It couldn’t have been a much more “Sunderland” season for the Black Cats could it? Struggle for the first 30 games of the season, bring in a manager, survive, and then repeat again the next season. They only fell into the relegation zone for two weeks out of the whole campaign, so relegation never looked hugely on the cards, however it still wasn’t a good season for Sunderland. The lowest point was surely the 8-0 loss away at Southampton back in October when Sunderland were thoroughly embarrassed. Their biggest downfall throughout the bulk of the season was the amount of games they won. With just seven wins in the entire season, and three of them coming in the last seven weeks of the campaign, Sunderland had no cutting edge in order to see off the opposition. Their top goalscorer scoring just five goals in a league season shows exactly why they struggled.
Only 31 league goals with 14 of them coming from forwards in the form of Wickham, Fletcher, Defoe and Graham is an area that they need to work on if they don’t want to have yet another season where they just about survive the drop into the Championship. I think this is the key area purely because, if you ignore the 8-0 loss, defensively they didn’t concede goals in abundances. Arguably the highlight of Sunderland’s season would have to be the two Tyne-Wear derbies against bitter rivals Newcastle United. Two 1-0 wins in the two games against each other have given huge bragging rights for the black cats going into next season. The home game may always be remembered for one of the greatest goals ever scored in that particular derby, with Jermaine Defoe’s volley into the top right hand corner which left him, and a huge number of the fans in tears just before half time in the game.
All of this came after Gus Poyet was sacked from the Stadium of Light back in March, replaced the next day by the former Belgium and Russia coach Dick Advocaat. Much like the impact both Di Canio and Poyet himself had at the back end of the season, it was enough to keep them in the league, and having extended his stay for at least another season, it’ll be interesting to see now if he fairs the same way as the two mentioned above or if he can turn the fortunes around in the North-East. In terms of next season, Sunderland do need to improve in a number of areas of the pitch if they want to change their fortunes; without that, you would have to fear for them again.
Key Player – Lee Cattermole
Like a number of the teams down the bottom of the table, it’s very hard to pick a key player for a club that generally struggled. Like I have done with some of these, I’ve decided to give it to someone who has been consistent throughout the whole season, and it doesn’t come in much better form than club captain Lee Cattermole.
The driving force in the heart of their midfield, Cattermole has become one of the hardest midfielders in the league, causing terror to almost every attacking midfielder that gets in his way. Playing as a holding midfielder, he does sit back, allowing the rest of the midfield to get forward and join in the attack, and with better quality in front of him, he could prove to be a very good holding midfielder.
Averaging 2.7 tackles per game, Cattermole was joint 25th in the league with teammate Patrick Van Aanholt, and in a struggling side this was quite impressive. The main negative to Cattermole’s game, and widely known, is his ability to pick up yellow cards at will. No red cards this campaign, but an impressive 14 yellow cards made him the most booked player in the entire league.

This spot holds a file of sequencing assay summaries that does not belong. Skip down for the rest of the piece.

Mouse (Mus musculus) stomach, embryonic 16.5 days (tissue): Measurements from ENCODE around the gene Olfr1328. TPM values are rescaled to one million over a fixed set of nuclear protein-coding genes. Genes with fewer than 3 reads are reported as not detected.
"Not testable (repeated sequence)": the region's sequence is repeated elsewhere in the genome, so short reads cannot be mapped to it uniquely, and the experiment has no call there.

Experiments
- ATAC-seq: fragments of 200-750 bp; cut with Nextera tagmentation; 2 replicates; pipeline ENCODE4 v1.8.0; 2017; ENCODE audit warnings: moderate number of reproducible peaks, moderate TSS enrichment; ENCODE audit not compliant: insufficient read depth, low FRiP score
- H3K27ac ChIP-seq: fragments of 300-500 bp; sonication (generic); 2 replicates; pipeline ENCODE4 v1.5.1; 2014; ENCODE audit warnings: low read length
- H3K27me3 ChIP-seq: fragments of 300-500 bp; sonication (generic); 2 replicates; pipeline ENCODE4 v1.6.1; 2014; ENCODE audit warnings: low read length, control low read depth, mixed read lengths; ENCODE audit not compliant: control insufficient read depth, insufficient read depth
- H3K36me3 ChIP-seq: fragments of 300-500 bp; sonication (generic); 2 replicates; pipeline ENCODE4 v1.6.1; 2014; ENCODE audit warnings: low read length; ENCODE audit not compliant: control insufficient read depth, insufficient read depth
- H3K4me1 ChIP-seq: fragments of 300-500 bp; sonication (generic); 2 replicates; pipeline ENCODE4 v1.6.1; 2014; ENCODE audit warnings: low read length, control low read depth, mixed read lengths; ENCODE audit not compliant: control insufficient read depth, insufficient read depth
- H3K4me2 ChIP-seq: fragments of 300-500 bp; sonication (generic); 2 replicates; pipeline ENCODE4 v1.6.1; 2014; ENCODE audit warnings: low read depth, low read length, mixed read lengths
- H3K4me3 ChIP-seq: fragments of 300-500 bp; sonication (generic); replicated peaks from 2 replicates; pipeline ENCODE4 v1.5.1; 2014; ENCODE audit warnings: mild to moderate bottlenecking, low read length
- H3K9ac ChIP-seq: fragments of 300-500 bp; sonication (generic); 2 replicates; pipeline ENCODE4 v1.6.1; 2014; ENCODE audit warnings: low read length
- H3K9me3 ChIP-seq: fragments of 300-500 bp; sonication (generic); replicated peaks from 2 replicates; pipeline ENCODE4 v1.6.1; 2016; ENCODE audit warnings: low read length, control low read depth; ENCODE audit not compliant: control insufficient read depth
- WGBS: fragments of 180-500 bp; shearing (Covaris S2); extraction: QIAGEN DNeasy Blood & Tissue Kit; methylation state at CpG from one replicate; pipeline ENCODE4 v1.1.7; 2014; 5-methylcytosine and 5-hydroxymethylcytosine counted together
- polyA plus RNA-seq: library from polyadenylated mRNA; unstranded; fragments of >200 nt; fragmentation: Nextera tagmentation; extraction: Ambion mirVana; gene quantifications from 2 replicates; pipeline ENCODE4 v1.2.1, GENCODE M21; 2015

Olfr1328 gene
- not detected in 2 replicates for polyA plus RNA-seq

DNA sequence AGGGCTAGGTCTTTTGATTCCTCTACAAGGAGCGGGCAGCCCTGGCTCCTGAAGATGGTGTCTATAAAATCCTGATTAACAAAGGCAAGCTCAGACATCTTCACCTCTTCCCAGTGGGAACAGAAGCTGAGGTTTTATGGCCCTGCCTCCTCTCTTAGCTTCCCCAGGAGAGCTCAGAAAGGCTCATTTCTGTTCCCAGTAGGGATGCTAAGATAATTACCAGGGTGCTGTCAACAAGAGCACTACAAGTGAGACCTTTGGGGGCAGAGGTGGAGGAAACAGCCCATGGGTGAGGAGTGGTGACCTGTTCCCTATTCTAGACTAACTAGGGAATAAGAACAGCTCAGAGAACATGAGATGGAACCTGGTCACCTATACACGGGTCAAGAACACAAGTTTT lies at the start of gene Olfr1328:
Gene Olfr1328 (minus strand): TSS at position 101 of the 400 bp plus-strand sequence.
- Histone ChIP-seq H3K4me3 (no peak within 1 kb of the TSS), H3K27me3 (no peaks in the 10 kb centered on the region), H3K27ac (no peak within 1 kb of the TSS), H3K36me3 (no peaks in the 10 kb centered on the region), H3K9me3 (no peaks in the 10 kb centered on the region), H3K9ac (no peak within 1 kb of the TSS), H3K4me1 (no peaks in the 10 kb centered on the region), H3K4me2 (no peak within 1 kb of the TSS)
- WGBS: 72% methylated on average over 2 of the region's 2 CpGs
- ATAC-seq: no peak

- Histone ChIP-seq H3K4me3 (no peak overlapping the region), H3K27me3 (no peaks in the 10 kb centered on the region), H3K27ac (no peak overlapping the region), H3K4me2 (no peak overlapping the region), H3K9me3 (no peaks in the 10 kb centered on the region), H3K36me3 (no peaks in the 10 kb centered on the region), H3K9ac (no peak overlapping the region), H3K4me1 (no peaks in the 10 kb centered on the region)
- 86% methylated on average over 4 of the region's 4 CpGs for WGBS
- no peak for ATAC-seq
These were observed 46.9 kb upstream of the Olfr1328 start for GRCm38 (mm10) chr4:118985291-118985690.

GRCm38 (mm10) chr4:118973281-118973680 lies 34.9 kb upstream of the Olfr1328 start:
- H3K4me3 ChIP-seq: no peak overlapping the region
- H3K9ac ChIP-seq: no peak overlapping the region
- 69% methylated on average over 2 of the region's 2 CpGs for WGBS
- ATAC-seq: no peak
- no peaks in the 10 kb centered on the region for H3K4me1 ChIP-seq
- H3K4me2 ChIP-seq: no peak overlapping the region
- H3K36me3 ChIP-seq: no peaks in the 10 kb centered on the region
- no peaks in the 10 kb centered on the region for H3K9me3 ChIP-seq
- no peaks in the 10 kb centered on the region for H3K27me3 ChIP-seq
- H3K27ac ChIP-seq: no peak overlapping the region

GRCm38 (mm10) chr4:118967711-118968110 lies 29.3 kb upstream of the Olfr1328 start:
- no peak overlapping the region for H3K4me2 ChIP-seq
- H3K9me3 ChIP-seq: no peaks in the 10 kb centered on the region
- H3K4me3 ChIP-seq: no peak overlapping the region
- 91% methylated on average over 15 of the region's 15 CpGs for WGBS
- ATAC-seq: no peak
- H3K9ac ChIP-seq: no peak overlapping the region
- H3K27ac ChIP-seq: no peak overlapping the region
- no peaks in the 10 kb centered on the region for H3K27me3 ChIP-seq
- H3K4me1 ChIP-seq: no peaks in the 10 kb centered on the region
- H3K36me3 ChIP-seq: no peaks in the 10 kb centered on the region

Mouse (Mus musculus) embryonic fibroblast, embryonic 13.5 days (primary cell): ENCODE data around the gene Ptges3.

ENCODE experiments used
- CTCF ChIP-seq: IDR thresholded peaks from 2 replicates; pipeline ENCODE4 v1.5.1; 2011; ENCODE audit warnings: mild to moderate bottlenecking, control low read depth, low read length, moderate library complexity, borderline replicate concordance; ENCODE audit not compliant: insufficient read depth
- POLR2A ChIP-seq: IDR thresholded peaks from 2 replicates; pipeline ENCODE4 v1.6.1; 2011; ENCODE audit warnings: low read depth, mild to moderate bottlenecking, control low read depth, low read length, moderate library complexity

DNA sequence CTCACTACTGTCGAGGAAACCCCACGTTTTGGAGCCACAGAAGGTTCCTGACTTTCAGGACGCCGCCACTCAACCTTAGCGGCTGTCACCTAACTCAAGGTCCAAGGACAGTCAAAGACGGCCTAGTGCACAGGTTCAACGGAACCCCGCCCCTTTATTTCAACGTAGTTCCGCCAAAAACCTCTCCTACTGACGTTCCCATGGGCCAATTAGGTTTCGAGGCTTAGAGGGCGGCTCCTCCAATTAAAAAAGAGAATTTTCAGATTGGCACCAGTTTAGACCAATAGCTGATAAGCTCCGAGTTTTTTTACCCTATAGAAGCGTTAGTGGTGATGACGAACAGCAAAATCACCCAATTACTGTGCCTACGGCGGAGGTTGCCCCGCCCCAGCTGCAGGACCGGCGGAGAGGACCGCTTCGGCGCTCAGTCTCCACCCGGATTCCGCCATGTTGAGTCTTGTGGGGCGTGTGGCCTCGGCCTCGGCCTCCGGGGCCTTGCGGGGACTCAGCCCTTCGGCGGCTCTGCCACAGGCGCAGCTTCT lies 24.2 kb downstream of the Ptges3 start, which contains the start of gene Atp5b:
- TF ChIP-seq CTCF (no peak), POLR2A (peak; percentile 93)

Most Improved Player – Costel Pantilimon
Much like Cattermole, no one really improved their game massively over the course of the season. At left-back, summer-signing Patrick Van Aanholt looked strong down the left hand side and came along vastly from when I’d seen him in Chelsea and Vitesse colours, but it’s another one of Sunderland’s summer signings that I think came the longest way during the course of the season.
Despite being given the number one shirt, the Romanian spent the start of the season second in the pecking order to Vito Mannone. After a string of poor performances culminating in the aforementioned 8-0 loss to Southampton, Mannone was replaced by the 6’8″ Pantilimon, who went on to keep his place in the team for the majority of the season. Out of the 28 league games he played in, Pantilimon kept 11 clean sheets, including a magnificent goalkeeping performance away at Arsenal which clinched the point keeping Sunderland in the league. Now 28, he’ll be coming into his prime as a goalkeeper and after a poor stint at Manchester City, the Romanian’s finally getting regular game time at Sunderland, and it could really see him improve in the coming years.
Fans’ View – Michael Graham (Managing Editor for Roker Report)
You know that ‘start of season feel’ where it seems like a team is just easing their way in and waiting for the campaign to get going? Well Sunderland’s lasted about 30 games. Sunderland only actually lost 14 games, which was the same as Southampton and just two more than Liverpool and Spurs, so they weren’t a bad team. Problem is, they only won seven, which was the lowest in the division.
The 17 draws, a joint all-time Premier League record in a 38 game format, were indicative of why Sunderland ultimately struggled under Gus Poyet. Possibly scarred by the 8-0 defeat at Southampton, they struggled to truly commit until Dick Advocaat’s late arrival. The Dutchman injected energy and adventure into the Black Cats at the right moments.
It wasn’t so much a season of struggle for Sunderland but a season of sleepwalking. Only really Seb Larsson, the club’s player of the season, Lee Cattermole and Costel Pantilimon truly excelled. A little improvement next year could go a long way.